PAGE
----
Valuing your own time

This is not a post about performance, or things that are fast in machine time. Without doubt, I dislike¬†inefficient¬†systems and software. Yet, I don’t always focus on that.

A couple week ago, somebody asked, “What’s with all the infosec people using Macs?” There’s a longer answer of mine there, but if I’m going to reduce my thoughts to a few sentences, there they are:

  • My maintenance and setup vs. use ratio is low
  • It fits into my command-line world
  • If it breaks, I can probably get it fixed by somebody else in 24 hours.

Sure, I built Linux From Scratch those years ago like I talked about in an earlier post. I watched KDE take 24 hours to compile and I did it a few times over. It’s a great thing to do, and I suggest everybody who really wants to know Linux knows that

"make menuconfig"

is all about. But, if I interview you, you better not plan on deploying that on my network. Your primary machine should be running something else. Sure, it’s a great hobby and the knowledge is fantastic, but keeping on top of every package’s software update and security issues isn’t the right way to spend your time.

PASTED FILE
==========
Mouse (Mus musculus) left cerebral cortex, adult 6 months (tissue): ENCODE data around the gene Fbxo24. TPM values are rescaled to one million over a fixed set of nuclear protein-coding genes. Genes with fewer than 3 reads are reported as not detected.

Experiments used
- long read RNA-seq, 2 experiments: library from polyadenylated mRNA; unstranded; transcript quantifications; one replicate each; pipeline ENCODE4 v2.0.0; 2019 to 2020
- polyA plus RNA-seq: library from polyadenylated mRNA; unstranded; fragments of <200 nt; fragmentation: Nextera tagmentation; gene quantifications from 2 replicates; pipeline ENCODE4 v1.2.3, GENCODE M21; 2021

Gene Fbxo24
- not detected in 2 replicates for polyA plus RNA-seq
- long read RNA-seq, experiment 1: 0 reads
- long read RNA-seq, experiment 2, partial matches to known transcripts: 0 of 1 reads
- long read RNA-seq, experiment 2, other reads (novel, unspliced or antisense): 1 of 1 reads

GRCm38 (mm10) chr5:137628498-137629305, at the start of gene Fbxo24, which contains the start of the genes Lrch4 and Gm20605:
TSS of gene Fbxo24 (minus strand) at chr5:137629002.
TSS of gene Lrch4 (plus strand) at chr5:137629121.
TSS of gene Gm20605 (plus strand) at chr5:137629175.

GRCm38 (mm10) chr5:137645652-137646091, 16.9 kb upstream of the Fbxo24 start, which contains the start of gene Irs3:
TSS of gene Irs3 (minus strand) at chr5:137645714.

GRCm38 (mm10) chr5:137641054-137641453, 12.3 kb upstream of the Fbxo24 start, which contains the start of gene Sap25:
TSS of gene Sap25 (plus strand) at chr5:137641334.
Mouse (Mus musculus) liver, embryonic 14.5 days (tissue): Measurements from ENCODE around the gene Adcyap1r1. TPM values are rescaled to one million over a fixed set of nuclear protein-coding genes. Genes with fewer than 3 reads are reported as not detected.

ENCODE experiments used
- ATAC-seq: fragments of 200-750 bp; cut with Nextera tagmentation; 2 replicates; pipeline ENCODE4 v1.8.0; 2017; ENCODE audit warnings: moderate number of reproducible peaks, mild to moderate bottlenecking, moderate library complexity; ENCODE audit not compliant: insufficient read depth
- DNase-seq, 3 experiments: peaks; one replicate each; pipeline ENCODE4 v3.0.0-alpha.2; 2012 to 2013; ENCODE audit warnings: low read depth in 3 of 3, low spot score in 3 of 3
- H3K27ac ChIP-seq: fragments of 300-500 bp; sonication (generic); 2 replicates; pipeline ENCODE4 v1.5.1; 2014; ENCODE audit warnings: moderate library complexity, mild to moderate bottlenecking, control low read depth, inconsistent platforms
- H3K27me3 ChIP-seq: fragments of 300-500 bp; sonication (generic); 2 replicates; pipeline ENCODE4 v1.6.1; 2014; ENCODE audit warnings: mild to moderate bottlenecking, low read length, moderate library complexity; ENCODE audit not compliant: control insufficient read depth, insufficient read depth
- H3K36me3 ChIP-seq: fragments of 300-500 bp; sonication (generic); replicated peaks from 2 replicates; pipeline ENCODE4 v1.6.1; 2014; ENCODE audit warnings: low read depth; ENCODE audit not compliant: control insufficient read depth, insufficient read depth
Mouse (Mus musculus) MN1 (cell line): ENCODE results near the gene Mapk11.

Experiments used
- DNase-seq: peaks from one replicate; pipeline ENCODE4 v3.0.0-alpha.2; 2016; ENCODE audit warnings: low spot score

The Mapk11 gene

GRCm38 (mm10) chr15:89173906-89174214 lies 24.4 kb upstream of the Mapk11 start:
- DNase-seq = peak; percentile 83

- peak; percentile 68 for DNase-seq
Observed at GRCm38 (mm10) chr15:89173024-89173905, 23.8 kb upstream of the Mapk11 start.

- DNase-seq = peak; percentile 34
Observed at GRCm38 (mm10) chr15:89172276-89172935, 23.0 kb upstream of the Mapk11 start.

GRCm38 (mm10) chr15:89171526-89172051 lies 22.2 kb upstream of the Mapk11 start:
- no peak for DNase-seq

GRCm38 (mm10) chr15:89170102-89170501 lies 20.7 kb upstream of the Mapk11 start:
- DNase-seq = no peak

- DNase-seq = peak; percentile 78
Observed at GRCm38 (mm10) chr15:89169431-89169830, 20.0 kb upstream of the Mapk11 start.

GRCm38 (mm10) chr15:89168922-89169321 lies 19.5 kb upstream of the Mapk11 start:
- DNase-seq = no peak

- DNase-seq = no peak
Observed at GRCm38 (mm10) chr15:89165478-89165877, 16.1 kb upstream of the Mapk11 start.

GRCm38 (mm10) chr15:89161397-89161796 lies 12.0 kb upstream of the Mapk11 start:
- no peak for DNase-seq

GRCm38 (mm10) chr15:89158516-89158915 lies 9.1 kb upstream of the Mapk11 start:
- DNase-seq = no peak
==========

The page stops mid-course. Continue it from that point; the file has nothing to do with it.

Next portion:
Cars and motorcycles… I like to work on each of them, but I didn’t buy any of them with the focus of working on them. In fact, I want my ratio of time spent maintaining the vehicle versus using it to be as low as possible. I don’t do an oil change just because I like to change oil. I take pride in the fact that I do my own work, but I don’t do my own for the pride of it. So, in the world of motorcycles where I have to open the top of the engine and adjust my valve clearances to thousands of an inch… I look at how often I have to do that as a purchasing consideration.

My computer is the same way. I didn’t buy my primary computer to spend my time tinkering on it. Sure, I tinker with it and I launch VMs inside and build virtual networks… but I do that when I want to accomplish something, even if that’s learning.

The point is: value your time. In fact, up until now, every post I’ve made has related to this concept: value your time. Find a way to keep yourself focused on the things you can’t automate. Move closer to the office. Remember that it costs more than $3 to get something that’s across town and the shipping price might be worth it.

  • I once wrote my own blogging software in 2003 using PHP. Now I use WordPress.
  • When I ordered my latest desktop (I haven’t had one hooked to a monitor in over five years), it was cheaper for the same parts through Dell than was a beige box that I was going to assemble. Hello Dell.
  • I feel like a total badass when I write something in C. Usually I’m in Perl, though because it takes about 15 lines of C to do one line of Perl and I don’t have to think about buffers.

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